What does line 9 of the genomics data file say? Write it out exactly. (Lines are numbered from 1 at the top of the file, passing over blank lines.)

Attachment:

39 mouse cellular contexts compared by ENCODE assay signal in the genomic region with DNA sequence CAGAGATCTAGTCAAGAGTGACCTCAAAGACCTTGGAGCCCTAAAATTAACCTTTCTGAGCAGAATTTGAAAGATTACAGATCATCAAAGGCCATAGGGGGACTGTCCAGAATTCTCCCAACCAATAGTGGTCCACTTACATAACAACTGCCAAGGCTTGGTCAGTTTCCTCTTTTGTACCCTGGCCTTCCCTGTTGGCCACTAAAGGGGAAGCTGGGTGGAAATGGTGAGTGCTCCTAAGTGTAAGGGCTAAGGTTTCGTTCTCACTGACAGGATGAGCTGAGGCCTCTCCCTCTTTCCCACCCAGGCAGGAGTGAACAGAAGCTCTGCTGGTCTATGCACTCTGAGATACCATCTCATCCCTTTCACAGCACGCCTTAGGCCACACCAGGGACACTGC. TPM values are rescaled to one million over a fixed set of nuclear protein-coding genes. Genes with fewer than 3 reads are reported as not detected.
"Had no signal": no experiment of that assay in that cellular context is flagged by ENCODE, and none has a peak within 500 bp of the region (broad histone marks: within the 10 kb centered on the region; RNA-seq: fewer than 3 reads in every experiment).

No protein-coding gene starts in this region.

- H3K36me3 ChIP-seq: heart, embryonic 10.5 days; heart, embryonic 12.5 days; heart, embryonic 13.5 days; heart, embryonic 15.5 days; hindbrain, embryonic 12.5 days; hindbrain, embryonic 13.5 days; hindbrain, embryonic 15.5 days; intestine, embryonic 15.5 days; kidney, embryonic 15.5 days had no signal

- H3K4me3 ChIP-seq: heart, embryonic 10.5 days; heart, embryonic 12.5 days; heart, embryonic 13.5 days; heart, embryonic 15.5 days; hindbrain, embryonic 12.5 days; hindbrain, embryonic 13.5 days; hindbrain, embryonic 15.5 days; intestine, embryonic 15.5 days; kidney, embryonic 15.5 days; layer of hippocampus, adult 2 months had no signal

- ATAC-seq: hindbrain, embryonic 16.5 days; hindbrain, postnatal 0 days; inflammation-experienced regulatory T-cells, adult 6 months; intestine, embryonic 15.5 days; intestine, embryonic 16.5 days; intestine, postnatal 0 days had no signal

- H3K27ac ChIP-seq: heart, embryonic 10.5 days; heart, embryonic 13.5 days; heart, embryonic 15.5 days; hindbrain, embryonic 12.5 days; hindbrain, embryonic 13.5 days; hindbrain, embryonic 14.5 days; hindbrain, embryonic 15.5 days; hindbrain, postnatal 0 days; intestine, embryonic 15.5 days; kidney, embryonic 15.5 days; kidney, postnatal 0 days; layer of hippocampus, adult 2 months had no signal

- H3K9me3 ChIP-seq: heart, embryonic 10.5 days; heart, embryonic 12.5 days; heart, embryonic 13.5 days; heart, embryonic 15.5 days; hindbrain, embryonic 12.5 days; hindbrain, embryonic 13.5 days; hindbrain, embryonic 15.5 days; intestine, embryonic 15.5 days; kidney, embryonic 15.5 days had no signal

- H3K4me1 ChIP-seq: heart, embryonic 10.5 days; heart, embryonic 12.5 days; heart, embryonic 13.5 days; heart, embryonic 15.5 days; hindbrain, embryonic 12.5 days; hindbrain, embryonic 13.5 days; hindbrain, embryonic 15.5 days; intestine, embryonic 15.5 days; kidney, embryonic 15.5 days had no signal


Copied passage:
- H3K4me1 ChIP-seq: heart, embryonic 10.5 days; heart, embryonic 12.5 days; heart, embryonic 13.5 days; heart, embryonic 15.5 days; hindbrain, embryonic 12.5 days; hindbrain, embryonic 13.5 days; hindbrain, embryonic 15.5 days; intestine, embryonic 15.5 days; kidney, embryonic 15.5 days had no signal